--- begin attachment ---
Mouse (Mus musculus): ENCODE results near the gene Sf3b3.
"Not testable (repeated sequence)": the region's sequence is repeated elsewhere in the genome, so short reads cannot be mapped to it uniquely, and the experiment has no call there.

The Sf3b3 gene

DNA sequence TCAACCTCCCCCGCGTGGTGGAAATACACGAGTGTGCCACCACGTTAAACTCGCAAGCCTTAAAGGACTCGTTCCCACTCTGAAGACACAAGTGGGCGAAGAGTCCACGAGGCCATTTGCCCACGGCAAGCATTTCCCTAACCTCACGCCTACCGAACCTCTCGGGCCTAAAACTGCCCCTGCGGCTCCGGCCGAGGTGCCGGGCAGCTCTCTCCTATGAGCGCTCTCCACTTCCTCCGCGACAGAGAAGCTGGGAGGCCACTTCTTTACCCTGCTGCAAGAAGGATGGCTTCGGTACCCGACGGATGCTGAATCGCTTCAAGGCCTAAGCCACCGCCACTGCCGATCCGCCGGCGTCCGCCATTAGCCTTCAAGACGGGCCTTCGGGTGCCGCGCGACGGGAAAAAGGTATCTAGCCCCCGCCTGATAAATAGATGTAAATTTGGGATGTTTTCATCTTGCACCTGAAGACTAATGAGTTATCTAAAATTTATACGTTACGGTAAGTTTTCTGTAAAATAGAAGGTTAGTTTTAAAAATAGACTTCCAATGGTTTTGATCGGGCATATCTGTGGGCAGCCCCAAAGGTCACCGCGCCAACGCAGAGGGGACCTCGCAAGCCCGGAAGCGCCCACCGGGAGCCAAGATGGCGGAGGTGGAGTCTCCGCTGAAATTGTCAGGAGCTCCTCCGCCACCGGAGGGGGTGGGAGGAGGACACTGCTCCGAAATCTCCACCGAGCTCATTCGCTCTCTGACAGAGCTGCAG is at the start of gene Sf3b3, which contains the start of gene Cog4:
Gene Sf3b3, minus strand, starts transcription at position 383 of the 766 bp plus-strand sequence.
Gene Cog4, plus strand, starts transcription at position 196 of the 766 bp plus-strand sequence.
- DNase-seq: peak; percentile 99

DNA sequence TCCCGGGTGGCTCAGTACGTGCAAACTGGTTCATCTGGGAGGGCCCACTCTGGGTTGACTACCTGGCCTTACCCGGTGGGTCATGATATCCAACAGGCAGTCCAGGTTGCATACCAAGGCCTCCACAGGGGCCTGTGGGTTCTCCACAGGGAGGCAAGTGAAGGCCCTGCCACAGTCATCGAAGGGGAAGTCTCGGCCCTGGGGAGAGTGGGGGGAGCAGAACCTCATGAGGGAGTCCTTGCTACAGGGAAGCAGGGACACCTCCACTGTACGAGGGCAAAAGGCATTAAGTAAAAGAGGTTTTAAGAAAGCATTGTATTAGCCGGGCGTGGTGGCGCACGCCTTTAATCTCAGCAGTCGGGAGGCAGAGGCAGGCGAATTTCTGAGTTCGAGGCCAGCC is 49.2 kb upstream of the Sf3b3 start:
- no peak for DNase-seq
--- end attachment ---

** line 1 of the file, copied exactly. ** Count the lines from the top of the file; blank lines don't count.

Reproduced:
Mouse (Mus musculus): ENCODE results near the gene Sf3b3.